The SRA Handbook is no longer in effect. It was replaced by the SRA Standards and Regulations on 25 November 2019.

SRA Handbook

Disciplinary offences and reporting

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Version 7 of the Handbook was published on 01/04/2013. For more information, please click 'History' Above

Part 5: Disciplinary offences and reporting

Rule 16: Disciplinary consequences of failure to comply with these Rules


The provisions in Part 4 of the Rules are made without prejudice to the powers of the Council or the Society under the SA, the AJA, the Courts and Legal Services Act 1990, the European Communities (Lawyer's Practice) Regulations 2000 or the LSA, or rules made under any of them, to bring disciplinary proceedings or take disciplinary action against any firm that has failed to comply with these Rules or any person who is or was a principal in such a firm or to intervene in a practice carried on by such a firm.


Payment of the ARP default premium and/or the ARP run-off premium does not detract from the fact that the firm in question, and each principal of that firm, has committed a breach of these Rules as a result of the firm being a firm in default. If a firm in default is not an eligible firm, it must either obtain qualifying insurance in the open market, or cease carrying on practice and make an application to the ARP for run-off cover in accordance with Rule 5.2.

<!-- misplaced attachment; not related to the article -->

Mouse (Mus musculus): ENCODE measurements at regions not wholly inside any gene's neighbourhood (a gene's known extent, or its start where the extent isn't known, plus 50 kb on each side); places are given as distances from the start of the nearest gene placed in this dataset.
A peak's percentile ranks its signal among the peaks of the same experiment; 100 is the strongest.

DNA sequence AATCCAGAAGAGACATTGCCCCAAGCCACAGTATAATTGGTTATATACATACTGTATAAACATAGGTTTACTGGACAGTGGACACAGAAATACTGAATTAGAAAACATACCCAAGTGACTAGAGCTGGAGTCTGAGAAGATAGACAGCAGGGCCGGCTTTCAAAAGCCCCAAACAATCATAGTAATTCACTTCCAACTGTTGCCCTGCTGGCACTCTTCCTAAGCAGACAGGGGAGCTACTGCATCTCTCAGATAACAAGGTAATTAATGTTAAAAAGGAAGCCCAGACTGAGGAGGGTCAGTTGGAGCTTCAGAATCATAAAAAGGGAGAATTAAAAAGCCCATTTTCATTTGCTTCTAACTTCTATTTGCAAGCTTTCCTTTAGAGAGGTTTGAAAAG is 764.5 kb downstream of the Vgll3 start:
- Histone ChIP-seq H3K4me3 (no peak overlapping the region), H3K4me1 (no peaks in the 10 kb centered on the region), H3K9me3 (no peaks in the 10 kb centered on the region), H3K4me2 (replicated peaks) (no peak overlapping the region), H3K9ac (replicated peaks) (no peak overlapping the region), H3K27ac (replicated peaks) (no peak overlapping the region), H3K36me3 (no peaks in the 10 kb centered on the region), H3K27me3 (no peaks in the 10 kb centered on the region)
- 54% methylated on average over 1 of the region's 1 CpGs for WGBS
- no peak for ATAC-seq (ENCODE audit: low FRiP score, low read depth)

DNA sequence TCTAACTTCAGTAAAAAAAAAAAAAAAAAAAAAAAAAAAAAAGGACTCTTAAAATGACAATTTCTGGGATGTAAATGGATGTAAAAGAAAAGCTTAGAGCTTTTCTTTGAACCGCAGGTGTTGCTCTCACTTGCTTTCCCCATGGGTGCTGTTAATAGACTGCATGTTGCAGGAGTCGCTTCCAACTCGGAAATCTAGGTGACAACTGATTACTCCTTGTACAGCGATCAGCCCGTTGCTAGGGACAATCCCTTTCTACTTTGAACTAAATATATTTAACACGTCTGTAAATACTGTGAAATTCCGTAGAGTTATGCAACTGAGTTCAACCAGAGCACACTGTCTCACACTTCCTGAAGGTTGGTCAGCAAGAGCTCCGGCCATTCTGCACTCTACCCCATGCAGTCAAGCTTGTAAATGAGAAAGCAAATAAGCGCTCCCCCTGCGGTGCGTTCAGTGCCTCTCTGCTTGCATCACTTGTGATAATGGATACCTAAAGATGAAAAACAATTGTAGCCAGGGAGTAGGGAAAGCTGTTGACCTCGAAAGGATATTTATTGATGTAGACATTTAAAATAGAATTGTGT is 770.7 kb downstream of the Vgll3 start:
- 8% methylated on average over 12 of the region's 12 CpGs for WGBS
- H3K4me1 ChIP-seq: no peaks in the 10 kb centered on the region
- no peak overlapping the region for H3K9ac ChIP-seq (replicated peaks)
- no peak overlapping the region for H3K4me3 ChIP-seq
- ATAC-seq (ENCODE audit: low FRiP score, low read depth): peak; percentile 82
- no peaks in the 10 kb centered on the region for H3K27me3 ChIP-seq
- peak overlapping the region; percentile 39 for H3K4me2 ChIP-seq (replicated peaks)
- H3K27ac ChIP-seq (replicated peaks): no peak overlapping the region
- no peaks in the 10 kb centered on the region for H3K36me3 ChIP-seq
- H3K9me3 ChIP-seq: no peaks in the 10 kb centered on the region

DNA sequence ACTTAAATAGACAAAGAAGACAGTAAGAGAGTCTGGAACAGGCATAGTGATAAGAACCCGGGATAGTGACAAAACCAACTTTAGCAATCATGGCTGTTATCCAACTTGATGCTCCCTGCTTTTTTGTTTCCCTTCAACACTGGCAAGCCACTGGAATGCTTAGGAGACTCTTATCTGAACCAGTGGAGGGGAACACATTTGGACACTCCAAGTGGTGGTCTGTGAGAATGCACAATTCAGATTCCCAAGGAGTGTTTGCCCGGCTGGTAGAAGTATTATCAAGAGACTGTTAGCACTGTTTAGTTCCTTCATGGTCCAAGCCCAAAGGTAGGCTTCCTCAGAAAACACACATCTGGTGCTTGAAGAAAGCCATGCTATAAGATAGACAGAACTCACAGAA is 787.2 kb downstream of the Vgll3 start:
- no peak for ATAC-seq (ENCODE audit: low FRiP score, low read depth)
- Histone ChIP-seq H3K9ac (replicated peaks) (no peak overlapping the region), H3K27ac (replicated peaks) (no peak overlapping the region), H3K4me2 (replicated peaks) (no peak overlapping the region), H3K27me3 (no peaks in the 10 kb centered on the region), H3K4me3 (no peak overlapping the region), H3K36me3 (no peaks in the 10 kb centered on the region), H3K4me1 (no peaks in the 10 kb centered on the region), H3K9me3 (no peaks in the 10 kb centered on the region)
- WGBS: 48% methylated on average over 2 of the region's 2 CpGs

Without prejudice to any other disciplinary offence which may arise under these Rules, it shall be a disciplinary offence for any firm or any person who is at the relevant time a principal in a firm to


be in policy default,


fail to implement any special measures to the satisfaction of the Society; and


undertake any activities in connection with private legal practice in breach of Rule 5.3.


Policy default and special measures are defined in the Glossary. Note that a firm that is carrying on a practice while in policy default will also not be an eligible firm for the purpose of seeking further cover through the ARP.

Rule 17: Use of information


Any qualifying insurer (including the ARP manager) shall, in relation to any firm which applies to it for qualifying insurance, and in the case of the ARP manager any run-off firm or firm in default, whether or not that firm applies to enter the ARP, bring to the attention of the Society (including, in the case of the matters referred to in Rule 17.1(f), the Office for Legal Complaints (including the Legal Ombudsman)) at any time and without notice to the firm concerned: